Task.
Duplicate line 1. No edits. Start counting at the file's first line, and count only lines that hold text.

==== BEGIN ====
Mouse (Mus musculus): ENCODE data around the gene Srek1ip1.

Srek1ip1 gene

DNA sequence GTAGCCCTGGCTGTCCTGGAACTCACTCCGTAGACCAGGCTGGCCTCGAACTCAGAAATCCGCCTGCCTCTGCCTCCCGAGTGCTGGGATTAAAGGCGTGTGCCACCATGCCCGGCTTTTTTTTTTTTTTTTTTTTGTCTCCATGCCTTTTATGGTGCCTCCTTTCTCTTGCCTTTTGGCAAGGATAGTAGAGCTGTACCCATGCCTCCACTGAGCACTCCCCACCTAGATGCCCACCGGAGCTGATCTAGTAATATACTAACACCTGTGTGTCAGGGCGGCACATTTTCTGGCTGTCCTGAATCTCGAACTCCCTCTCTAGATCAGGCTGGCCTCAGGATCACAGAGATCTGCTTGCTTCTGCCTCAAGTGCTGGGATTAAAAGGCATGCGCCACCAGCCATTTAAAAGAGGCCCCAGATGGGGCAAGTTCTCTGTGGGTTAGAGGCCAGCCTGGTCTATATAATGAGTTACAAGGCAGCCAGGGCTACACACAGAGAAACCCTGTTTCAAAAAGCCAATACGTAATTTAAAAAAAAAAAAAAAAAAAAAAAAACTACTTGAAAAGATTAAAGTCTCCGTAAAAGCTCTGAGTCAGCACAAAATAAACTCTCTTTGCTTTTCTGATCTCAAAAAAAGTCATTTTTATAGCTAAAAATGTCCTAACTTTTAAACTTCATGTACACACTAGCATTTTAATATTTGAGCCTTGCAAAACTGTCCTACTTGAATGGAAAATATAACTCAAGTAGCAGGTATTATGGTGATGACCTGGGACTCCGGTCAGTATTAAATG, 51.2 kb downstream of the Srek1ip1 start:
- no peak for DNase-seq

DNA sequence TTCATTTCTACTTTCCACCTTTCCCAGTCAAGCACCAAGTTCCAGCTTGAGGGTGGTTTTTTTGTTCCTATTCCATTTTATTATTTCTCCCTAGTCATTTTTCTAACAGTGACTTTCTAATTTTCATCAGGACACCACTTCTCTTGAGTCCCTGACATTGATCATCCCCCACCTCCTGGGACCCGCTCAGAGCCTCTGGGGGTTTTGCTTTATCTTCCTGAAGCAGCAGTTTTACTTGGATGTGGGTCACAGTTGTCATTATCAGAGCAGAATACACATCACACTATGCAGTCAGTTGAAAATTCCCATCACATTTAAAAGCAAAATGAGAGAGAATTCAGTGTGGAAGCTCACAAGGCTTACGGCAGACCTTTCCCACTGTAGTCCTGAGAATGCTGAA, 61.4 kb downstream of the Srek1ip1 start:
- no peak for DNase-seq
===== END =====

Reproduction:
Mouse (Mus musculus): ENCODE data around the gene Srek1ip1.